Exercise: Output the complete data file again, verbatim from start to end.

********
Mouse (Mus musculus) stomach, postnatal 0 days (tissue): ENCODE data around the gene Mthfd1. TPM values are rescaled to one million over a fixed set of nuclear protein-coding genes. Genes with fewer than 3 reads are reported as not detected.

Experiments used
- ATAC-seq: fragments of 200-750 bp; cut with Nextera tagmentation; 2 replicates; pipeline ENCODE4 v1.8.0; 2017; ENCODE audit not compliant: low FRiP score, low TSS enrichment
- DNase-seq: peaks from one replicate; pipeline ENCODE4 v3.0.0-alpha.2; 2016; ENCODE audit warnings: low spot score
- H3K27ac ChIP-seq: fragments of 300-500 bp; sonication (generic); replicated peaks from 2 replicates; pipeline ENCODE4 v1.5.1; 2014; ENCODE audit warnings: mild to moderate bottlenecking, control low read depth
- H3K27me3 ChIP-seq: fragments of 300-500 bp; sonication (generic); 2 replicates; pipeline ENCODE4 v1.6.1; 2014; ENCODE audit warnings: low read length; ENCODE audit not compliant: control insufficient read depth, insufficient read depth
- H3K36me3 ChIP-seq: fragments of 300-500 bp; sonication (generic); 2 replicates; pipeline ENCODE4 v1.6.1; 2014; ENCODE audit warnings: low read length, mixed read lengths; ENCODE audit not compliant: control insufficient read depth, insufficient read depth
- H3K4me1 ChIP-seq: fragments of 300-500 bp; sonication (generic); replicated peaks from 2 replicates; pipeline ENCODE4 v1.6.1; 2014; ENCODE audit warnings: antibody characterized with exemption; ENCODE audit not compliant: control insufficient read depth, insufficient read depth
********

Mouse (Mus musculus) stomach, postnatal 0 days (tissue): ENCODE data around the gene Mthfd1. TPM values are rescaled to one million over a fixed set of nuclear protein-coding genes. Genes with fewer than 3 reads are reported as not detected.

Experiments used
- ATAC-seq: fragments of 200-750 bp; cut with Nextera tagmentation; 2 replicates; pipeline ENCODE4 v1.8.0; 2017; ENCODE audit not compliant: low FRiP score, low TSS enrichment
- DNase-seq: peaks from one replicate; pipeline ENCODE4 v3.0.0-alpha.2; 2016; ENCODE audit warnings: low spot score
- H3K27ac ChIP-seq: fragments of 300-500 bp; sonication (generic); replicated peaks from 2 replicates; pipeline ENCODE4 v1.5.1; 2014; ENCODE audit warnings: mild to moderate bottlenecking, control low read depth
- H3K27me3 ChIP-seq: fragments of 300-500 bp; sonication (generic); 2 replicates; pipeline ENCODE4 v1.6.1; 2014; ENCODE audit warnings: low read length; ENCODE audit not compliant: control insufficient read depth, insufficient read depth
- H3K36me3 ChIP-seq: fragments of 300-500 bp; sonication (generic); 2 replicates; pipeline ENCODE4 v1.6.1; 2014; ENCODE audit warnings: low read length, mixed read lengths; ENCODE audit not compliant: control insufficient read depth, insufficient read depth
- H3K4me1 ChIP-seq: fragments of 300-500 bp; sonication (generic); replicated peaks from 2 replicates; pipeline ENCODE4 v1.6.1; 2014; ENCODE audit warnings: antibody characterized with exemption; ENCODE audit not compliant: control insufficient read depth, insufficient read depth